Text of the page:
A few weeks back, a piece written by Nathan Grayson of Kotaku made its rounds discussing the ‘absence of female players’ in the Overwatch League (OWL). In the article entitled “No Overwatch League Team Signed The Game’s Most Notable Female Pro To Their Roster“, Grayson stated “…as Overwatch makes its debut on its biggest stage ever, the pro scene’s most accomplished woman player is nowhere to be found. Instead, there’s only chatter that uncritically echoes the allegedly meritocratic points of view we’ve heard from other esports scenes for years.”
For the uninitiated, Kim “Geguri” Se-yeon became a household name in the competitive Overwatch scene when she proved herself to be one of, if not the best Zarya player in the world. So apparent was her skill that she was even accused of cheating – an allegation which she successfully put to bed, and also resulted in her accusers quitting the Overwatch scene entirely.
She became the first female Overwatch player signed to a team competing in a top-tier league last August, when she joined ROX Orcas in the OGN APEX Season 4 tournament. Sadly though, her team didn’t do well there, losing all of their matches and dropping out of the tourney at Group Stage 1. The winner of the season, GC Busan went on to sign with London Spitfire in the OWL.
Whilst I would love to see more female participation in esports, I think anyone in the pro scene should – and deserve – to be there based purely on merit and suitability, rather than to simply appease certain quarters, albeit reducing them as token participants. Unlike physical sports where direct competition between the sexes just would not work due to obvious physical advantage the male species possess, there should not be a separation between genders in esports and any calls for a ‘Female Only’ circuit goes against everything in promoting equality between the sexes.
Many proponent of Geguri to be competing in the current OWL season base their arguments solely on her abilities with Zarya. Even the title of the Kotaku piece read “No Overwatch League Team Signed The Game’s Most Notable Female Pro To Their Roster” – but why, exactly? Is that label alone enough to merit her a place in an OWL team roster? People seem to forget that Overwatch is a team game and one player does not make a team.
Save for a few, such as Boston Uprising and LA Gladiators, most teams in the Overwatch League were constructed of presets from pre-existing teams. Seoul Dynasty is essentially an improved version of the most successful OGN APEX team, Lunatic-Hai. London Spitfire, which consist of the second and third most successful teams from the APEX circuit – KongDoo Panthera and GC Busan – are still getting used to one another and is still a way off from finding that perfect team composition. Dallas Fuel is a re-skinned Team EnVyUs while LA Valiant has the former Immortals team as its core. Securing a spot in the Overwatch League costs team owners as much as US$20 million dollars each, so it is not surprising that most parent companies choose the safe route of investing in squads that already have team chemistry between players when finalizing their roster.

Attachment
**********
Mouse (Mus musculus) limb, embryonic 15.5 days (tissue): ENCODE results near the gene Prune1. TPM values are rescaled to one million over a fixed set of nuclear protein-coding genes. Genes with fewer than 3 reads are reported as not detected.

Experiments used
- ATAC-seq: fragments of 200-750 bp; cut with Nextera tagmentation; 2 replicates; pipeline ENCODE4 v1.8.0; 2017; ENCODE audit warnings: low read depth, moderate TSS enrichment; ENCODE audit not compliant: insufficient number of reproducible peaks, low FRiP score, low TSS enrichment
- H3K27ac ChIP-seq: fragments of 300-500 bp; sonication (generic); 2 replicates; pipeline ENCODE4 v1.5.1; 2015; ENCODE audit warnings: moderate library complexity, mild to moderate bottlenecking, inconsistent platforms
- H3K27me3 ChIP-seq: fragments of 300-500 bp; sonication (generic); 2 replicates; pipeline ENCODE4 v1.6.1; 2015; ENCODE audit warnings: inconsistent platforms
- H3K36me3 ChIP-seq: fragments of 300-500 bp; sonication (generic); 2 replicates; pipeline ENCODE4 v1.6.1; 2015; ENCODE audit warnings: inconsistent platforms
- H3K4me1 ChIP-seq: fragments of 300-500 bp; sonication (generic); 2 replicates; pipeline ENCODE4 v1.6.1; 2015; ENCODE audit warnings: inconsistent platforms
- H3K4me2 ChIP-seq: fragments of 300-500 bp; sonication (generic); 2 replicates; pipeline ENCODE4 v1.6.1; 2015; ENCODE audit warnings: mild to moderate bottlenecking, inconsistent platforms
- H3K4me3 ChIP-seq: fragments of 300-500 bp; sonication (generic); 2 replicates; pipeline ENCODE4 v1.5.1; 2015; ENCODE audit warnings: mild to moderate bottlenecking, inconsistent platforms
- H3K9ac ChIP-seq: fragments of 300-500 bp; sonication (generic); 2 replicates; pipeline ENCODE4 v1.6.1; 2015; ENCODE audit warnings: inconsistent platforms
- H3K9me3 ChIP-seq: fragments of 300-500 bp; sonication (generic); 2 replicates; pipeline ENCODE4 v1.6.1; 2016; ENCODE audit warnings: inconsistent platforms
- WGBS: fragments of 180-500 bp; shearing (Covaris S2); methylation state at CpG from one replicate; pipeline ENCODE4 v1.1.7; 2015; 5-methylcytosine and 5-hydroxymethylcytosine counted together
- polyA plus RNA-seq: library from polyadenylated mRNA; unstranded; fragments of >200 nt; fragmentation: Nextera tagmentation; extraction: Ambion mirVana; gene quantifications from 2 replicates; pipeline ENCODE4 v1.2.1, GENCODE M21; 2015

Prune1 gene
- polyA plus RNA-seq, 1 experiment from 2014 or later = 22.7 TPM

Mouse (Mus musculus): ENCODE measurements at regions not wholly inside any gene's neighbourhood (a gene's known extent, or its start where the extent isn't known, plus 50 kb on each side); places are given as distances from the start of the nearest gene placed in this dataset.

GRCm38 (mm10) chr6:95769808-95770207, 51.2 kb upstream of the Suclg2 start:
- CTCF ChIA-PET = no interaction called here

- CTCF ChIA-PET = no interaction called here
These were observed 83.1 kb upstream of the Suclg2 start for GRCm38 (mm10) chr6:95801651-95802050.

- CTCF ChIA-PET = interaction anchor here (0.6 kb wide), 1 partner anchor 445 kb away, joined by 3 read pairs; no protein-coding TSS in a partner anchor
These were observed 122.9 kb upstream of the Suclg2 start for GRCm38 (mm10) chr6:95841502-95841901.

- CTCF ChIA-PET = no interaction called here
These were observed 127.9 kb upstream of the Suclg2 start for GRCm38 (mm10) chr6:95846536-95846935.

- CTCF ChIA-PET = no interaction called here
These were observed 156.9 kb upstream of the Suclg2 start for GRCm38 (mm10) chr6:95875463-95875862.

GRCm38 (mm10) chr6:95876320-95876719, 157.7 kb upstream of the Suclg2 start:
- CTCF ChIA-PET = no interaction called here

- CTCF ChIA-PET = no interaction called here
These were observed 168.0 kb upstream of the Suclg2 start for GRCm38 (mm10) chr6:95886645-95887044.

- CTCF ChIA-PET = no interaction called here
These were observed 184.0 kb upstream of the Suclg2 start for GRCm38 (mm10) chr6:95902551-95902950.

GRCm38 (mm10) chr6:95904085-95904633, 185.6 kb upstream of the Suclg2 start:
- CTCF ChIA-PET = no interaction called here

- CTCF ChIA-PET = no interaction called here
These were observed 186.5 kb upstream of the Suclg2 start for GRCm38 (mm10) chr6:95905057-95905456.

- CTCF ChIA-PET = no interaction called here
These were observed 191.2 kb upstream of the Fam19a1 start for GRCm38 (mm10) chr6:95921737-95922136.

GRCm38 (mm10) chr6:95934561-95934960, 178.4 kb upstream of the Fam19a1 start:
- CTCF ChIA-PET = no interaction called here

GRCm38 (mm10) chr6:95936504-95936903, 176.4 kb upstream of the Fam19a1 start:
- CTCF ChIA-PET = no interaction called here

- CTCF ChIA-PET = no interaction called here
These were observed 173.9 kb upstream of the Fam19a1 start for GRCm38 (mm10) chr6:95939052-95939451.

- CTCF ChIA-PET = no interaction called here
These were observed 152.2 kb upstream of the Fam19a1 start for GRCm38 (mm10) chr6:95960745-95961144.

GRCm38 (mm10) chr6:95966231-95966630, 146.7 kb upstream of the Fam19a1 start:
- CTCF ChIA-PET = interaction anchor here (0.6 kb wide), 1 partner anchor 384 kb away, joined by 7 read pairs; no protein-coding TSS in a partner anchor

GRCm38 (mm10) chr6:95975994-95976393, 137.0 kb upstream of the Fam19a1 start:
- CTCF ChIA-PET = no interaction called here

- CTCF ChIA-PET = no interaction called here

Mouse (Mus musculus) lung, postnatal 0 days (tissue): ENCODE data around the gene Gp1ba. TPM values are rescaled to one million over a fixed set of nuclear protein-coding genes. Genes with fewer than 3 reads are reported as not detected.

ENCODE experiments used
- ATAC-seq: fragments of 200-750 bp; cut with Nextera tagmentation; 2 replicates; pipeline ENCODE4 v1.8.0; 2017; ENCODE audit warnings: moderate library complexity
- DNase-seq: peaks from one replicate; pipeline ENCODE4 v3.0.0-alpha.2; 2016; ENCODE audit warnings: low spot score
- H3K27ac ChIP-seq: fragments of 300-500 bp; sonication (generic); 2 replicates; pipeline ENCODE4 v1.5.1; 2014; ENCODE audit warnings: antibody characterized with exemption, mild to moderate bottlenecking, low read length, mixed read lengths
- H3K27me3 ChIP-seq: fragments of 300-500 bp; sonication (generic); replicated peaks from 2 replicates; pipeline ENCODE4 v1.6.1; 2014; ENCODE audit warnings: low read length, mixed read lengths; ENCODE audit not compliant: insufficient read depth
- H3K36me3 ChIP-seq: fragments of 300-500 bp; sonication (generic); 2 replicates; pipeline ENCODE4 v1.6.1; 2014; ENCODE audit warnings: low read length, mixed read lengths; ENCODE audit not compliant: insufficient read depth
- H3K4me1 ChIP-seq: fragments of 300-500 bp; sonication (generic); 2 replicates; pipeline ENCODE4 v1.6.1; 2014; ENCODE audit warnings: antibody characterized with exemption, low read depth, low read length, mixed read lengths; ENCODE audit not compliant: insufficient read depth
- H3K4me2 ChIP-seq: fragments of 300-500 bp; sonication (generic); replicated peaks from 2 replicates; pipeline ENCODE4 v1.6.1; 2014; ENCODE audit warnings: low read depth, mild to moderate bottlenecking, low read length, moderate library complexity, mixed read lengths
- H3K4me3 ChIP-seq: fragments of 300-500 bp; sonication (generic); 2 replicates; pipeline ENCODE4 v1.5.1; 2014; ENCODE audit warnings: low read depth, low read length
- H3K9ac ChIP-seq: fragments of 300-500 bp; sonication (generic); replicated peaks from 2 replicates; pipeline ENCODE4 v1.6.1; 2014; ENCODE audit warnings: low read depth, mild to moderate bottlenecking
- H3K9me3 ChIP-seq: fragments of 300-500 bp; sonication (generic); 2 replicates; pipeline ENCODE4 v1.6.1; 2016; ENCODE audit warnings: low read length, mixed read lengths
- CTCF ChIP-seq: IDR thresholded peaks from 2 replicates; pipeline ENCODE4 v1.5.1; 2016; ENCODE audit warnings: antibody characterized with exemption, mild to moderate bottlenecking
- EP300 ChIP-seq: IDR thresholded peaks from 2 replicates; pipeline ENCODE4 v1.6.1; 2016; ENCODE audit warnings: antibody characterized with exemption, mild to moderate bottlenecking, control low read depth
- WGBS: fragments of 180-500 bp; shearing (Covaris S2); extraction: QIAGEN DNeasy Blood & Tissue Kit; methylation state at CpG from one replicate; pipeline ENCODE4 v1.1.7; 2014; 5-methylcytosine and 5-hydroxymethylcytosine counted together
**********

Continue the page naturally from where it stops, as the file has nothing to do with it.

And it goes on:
Signing Geguri just to ensure female players are represented is not a wise decision at all. How will she fit into any of these teams? Amongst her ROX Orcas teammates, only Striker found his way to an OWL team – Boston Uprising. Mechanically gifted as she is, there are numerous other players who are also equally, if not more competent than she is waiting for the opportunity to compete. Players such as Kephrii, AKM, Harbleu, Nico, aktm …. the list goes on. She is one of many pro-level players who were sidelined from competing in the inaugural season. Fact is, skill alone will not get you drafted into a team.
What about other factors holding her back such as language barrier? We understand that she doesn’t speak much English, so that fact alone rules 9 teams out of the picture. The remaining teams – Seoul, New York and London have built teams around a solid core and it is hard to see Geguri unseat any of the players from their spot from the starting lineup. Then comes the meta. Zarya is simply not en vogue nowadays, only played 4.51% of the total play time during Week 1 of Stage 1 in OWL. Of course she can flex but that would belie the argument of including her into a team in the first place, right? All these factors combined points to one answer – she is simply not ready yet.
Now don’t get us wrong. We want to see Geguri compete in the OWL and fully believe that at the right time and setting, she will definitely kick ass in the pro scene. She IS that good, after all. But in her current state, she has a lot more to learn and improve and as Houston Outlaws’ DPS, JAKE puts when commenting on female players’ participation in the OWL, “People would always be doubting, always be judging. So it has to be the right person, the right player, and those things have to come together at the right moment—which makes it especially hard for women in the scene right now.” Bluntly put – plonking her into the scene ‘just because’ she’s an awesome Zarya will backfire for a multitude of reasons listed above.
But who knows? In a season or two, Geguri will be better equipped, and thus allowing her a greater chance of being recruited. It will be far more significant to see her playing in the OWL based purely on abilities as opposed to gender. At the same time, female participation in the league will be much more meaningful if skill and ability are emphasized as selection criteria in order to compete on the world stage. We applaud any establishment who is willing to spearhead the involvement of women in pro esports scene – not just Overwatch, but everywhere else. The scene is in dire need of diversity, but again has to be based on merit rather than tokenism.